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Data Quality Determines Decision Outcomes

Big data does not change the relationship between data quality and decision outcomes.  It underscores it.

The elegance of analytics systems and processes lies not in the gathering, storing and processing of data.  Today’s technology has made this relatively easy and common.  Rather it is in the integration and management to provide the highest quality data in the timeliest fashion at the point of decision – regardless of whether the decision maker is an employee or a customer. 

Most organizations realize that their success is increasingly tied to the quality of their information.  Companies rely on data to make significant decisions that can affect many aspects of their business – from customer service to regulatory compliance and supply chain efficiency.

Improving decision outcomes is the key to strengthening employee engagement and customer satisfaction.  It is also integral to generating a better return on data assets (RDA), a metric that will become increasingly important and as much a measure of a company’s success as its other financial ratios.

As more companies seek to gain deeper insights to improve operational performance and competitiveness, greater attention needs to be paid to data quality and the validation of models built on the data.  As more evaluations drive prescriptive and predictive algorithms and decision-making – particularly in the IoT future – the input variables that models are based on must be of the highest quality possible.

For despite their deterministic nature, algorithms are only as good as the data their modelers work with.  These models drive algorithms that can cause catastrophic outcomes if the underlying assumptions are flawed or biased.  

Data Quality Trumps Volume, Velocity and Variety

Simply defined, algorithms follow a series of instructions to solve a problem based on the input variables in the underlying model.  From high frequency trading, credit scores and insurance rates to web search, seed planting and self-driving cars, flawed algorithms and models can cause major displacements in markets and lives.

The excessive focus on volume, velocity and variety of data and the technologies emerging to store, process and analyze it are rendered ineffectual if the algorithms result in bad decision outcomes or abuses.  For this reason we have suggested that the real 3Vs of big data should be validity, veracity and value.

Modeling in fields with controlled environments and reliable data inputs, such as drug discovery, ballplayer evaluation or predicting the next hit song provide data analysts the luxury of time to validate their models.  However, in operating rooms, the time horizon may be seconds, while in web search it may be less than a second, and on a trading floor, milliseconds. 

Examples of bad algorithmic decision outcomes abound.  One example is the flash crash that occurred on May 6, 2010.  Within a few minutes, The Dow Jones Industrial average plunged 1,000 points only to recover less than 20 minutes later.  While the cause was never fully explained, many market participants agree that quantitative algorithms were to blame.  With algorithms responsible for approximately 50% of trading volume, the potential for future calamitous events is more than likely.  After all, bad data at the speed of light is still bad data.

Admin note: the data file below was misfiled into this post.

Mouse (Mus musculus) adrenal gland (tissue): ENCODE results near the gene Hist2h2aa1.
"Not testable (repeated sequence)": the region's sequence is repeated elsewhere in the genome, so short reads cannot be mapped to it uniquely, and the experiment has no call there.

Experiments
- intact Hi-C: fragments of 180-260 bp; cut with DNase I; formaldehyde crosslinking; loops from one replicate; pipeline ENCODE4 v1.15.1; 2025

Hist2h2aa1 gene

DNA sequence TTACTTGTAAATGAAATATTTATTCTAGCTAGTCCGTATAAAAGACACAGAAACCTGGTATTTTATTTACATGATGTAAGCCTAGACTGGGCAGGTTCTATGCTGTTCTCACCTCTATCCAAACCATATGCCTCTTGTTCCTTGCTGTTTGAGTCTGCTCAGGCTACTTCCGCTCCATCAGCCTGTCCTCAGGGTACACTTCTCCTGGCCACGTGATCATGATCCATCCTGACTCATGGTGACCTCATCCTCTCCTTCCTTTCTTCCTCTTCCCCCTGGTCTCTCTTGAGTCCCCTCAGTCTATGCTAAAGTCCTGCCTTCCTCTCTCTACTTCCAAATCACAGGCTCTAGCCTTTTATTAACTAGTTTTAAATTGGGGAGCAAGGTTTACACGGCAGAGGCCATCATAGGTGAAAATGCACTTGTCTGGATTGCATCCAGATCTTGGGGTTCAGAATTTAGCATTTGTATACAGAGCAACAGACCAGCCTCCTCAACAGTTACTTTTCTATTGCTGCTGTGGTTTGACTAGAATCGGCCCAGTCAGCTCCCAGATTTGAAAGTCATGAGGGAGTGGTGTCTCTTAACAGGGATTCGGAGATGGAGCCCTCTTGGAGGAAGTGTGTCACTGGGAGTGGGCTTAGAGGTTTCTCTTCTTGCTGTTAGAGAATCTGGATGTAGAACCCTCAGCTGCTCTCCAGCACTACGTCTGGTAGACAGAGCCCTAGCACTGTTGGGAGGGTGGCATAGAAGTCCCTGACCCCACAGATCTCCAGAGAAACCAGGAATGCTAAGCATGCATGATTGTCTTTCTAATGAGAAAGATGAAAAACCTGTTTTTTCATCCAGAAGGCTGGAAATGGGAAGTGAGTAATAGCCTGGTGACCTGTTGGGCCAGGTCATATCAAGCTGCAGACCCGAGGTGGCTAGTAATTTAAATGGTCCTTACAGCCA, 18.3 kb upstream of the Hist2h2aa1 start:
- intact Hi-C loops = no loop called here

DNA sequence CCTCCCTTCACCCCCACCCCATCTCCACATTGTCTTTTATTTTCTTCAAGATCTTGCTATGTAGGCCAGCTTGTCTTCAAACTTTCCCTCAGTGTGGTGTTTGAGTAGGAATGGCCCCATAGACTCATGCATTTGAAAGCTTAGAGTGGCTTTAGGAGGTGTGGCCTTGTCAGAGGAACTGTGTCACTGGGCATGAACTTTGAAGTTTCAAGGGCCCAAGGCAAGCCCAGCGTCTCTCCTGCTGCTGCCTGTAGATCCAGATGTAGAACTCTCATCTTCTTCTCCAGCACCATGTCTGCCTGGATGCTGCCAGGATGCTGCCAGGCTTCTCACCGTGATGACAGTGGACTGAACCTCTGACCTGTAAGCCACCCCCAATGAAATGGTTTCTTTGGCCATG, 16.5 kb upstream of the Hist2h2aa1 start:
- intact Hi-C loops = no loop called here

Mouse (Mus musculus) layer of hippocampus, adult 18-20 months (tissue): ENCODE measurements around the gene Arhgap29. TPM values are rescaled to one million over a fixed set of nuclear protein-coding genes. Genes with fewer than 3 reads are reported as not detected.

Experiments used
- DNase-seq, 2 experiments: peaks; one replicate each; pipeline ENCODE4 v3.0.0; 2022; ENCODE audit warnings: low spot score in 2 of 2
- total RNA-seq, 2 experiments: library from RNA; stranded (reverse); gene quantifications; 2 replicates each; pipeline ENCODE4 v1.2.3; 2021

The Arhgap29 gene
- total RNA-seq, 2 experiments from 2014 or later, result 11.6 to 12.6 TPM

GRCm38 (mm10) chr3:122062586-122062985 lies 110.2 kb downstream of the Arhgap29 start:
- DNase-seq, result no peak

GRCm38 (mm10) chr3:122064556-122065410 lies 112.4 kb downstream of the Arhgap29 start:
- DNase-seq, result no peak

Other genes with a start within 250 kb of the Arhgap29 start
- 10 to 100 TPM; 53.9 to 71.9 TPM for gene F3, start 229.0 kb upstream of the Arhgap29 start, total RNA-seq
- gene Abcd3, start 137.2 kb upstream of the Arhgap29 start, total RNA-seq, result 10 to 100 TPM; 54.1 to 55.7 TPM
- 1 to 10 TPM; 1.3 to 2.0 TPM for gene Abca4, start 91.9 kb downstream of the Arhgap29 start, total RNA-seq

On a more individual level, algorithms based on personal data, such as zip codes, payment histories and health records have the potential to be discriminatory in determining insurance rates, hospital treatments and credit scores.  Add social and machine-generated streams into the mix and the resulting assumptions in models can skew outcomes even further.

Focus on model validation

As big data becomes more pervasive, it becomes even more important to validate models and the integrity of data.  A correlation between two variables does not necessarily mean that one causes the other.  Coefficients of determination can easily be manipulated to fit the hypothesis behind the model.  As such, this also distorts the analysis of the residuals.  Models for spatial and temporal data would only appear to complicate validation even further.

Data management tools have improved to significantly increase the reliability of the data inputs. Until machines devise the models, focus on the veracity of the data would improve model validation and reduce – not eliminate – inherent bias.

It would also yield more valuable data.  The more valuable a company’s data, the higher it’s RDA.  And higher data efficiency strengthens competitiveness and financial performance and valuation.  

Views: 1100

Comment by Gabriel Lowy on March 13, 2015 at 8:01am

Ilya- Not sure I understand who you mean that I "advertise a not commercial approach".  Ideally, any incoming data would be structured automatically,  However, that is easier said than done,  It depends on governance, quality and validation of the data to meet the users' purpose.

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